Thursday, April 28, 2011
Hartford Food Guy Reviews: Aladdin Halal
The Hartford Food Guy returns with his latest Thursday review of Hartford dining.
Mrs. HFG has been even busier, so I've been on my own for dinner a lot lately. A few days ago I decided to hit an old favorite, Aladdin Halal on Allyn Street in Downtown. (As an aside, Aladdin calls itself a halal because its menu and preparations are in accordance with Islamic dietary law as set out in the Koran. Think kosher, and then translate from Judaism to Islam).
Going back through some recent posts, I noticed I'd been talking a lot lately about how Hartford has seen better days. I don't think that's debatable, but that's not to say that it is without hope, or that there aren't any opportunities here.
Indeed, there are people who still come to Hartford from all over the world because they view it as holding out more promise than wherever it is they are coming from. Aladdin’s owner, Mohammed Agha, is one such person.
Agha came to Connecticut from Egypt to finish his engineering studies at the University of New Haven but a new wife and a baby forced him to make other plans. Taking over what had been a mediocre and very unsuccessful pizza and grinder shop, Agha turned it into exactly the sort of place you can find only in America; an Egyptian-owned restaurant serving pizza, grinders, and food from all over the Middle East and Greece.
I’ve had much (if not most) of the Middle Eastern/Greek food on Aladdin’s menu and it’s all very good. Still, however, I was tired and hungry when I got there so I didn’t muck around trying to figure out what I wanted, I just ordered one of my favorites - a side of dolma ($4.99) and the Koufta kabob combo ($11.99).
For the uninitiated, Dolma are stuffed grape leaves. There are a bunch of ways to do, but around here, I don’t think anyone does it better than Aladdin, who uses rice, parsley, chopped onions, tomatoes, and herbs. The grape leaves are steamed, then wrapped around the filling and topped with a generous portion of a lemon sauce. While grape leaves are a bit tough, steaming them and coating them in lemon sauces definitely softens them just enough to provide a great contrast to the filling. The filling is a nice balance of flavors that really unfold as you chew. Delicious.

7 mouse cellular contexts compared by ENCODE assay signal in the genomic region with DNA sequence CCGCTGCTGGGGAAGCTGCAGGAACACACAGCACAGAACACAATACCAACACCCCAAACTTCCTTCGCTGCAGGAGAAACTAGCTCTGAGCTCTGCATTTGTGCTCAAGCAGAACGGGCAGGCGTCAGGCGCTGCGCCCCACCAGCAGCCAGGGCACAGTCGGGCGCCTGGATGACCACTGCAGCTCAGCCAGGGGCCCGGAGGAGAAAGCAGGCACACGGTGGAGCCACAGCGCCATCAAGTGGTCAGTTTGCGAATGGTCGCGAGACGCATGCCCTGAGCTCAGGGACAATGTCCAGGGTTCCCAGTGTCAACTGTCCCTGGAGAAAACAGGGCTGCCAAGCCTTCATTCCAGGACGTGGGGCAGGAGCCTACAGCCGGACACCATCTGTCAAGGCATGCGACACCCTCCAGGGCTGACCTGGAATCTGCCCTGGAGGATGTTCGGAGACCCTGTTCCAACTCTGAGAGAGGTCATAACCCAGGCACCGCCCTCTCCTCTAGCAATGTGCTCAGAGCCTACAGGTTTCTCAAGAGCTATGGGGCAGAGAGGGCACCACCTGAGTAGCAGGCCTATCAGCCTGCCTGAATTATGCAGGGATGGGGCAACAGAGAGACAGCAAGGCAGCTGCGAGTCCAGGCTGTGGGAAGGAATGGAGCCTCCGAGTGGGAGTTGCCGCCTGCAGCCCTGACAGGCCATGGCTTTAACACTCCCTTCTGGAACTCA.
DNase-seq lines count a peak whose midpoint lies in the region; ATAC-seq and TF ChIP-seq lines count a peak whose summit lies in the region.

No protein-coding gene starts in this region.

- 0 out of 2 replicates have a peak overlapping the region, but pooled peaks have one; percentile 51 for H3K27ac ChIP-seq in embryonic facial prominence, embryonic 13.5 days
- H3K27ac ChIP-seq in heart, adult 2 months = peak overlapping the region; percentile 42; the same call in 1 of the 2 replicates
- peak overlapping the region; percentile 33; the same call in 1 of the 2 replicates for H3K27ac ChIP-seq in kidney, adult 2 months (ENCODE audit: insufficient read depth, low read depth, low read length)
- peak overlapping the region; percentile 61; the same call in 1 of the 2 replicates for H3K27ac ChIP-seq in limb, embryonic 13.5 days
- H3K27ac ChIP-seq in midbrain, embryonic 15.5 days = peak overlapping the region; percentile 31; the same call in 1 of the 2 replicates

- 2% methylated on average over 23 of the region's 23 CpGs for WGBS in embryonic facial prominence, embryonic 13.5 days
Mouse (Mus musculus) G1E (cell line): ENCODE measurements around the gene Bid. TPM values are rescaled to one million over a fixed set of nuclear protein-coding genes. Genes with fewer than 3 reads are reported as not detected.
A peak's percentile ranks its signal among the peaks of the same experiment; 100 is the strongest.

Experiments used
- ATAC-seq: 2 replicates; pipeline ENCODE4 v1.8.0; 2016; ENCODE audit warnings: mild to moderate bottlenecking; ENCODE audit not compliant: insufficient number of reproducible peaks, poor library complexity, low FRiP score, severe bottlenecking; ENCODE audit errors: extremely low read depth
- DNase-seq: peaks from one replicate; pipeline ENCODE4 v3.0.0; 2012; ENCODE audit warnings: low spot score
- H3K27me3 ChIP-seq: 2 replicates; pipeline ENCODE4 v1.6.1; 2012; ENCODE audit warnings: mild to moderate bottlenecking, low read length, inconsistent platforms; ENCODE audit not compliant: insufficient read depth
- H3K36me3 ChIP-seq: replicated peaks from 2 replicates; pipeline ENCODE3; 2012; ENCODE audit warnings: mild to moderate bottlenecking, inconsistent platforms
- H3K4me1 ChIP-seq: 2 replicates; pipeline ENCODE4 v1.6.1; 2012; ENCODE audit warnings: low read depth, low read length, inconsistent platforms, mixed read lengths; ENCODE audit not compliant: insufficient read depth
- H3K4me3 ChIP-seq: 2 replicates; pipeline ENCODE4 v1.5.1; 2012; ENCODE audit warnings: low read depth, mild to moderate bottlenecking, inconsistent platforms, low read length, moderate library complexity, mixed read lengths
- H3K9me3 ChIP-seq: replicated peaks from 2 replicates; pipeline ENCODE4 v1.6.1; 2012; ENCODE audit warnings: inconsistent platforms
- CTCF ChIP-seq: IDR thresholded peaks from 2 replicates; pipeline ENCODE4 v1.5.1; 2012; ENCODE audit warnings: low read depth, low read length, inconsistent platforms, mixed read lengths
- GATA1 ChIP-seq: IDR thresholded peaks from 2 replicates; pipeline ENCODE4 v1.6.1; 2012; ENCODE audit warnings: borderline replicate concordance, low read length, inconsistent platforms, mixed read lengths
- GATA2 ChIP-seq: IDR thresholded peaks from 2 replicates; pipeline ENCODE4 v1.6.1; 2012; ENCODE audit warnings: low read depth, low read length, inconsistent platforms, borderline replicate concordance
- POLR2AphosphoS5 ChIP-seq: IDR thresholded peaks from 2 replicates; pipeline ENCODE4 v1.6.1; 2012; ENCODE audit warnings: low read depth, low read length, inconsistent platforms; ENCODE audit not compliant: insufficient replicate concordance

Koufta is ground lamb, seasoned with onions, parsley, and spices. It is cooked on a skewer, over a spit, just like any other kebab and I think provides a bit more flavor than your basic kebab, though the texture is different, mostly because the lamb has been ground then re-formed, rather than sliced from the bone then skewered (don’t worry, Aladdin has lamb and chicken kebabs for the less adventuresome).
What’s nice about ordering the kebab combo is that you not only get a generous portion of freshly cooked and delicious meat, you also get a nice salad and some hummus and pita.
As I said, I have had most of the Middle Eastern food on Aladdin’s menu and it is all pretty delicious. One favorite, however, is the sautéed foul madammaz ($5.99). It is a combination of fava beans, garlic, tomato, onion, parsley, cumin, and olive oil (with a nice side of pita to mop it all up and into your mouth :> x 10).
I also like the tabouleh ($4.99) which is parsley salad with wheat bulgur, diced tomato, onion, mint, and a fresh lemon dressing. It is very refreshing on a warm day, which is probably how it became a staple of Middle Eastern cooking.
While the inside of Aladdin is nothing special (it did, after all, start life as a pizza place) the people who work there are exceptionally friendly and very hardworking; proof that at least some people still see in Hartford the same opportunity that has brought people here for almost 400 years.
Aladdin is not fine dining. It isn’t even a family restaurant. It’s really just a pizza place which has a Middle Eastern restaurant grafted on to it; a made in a America special that is well worth the trip.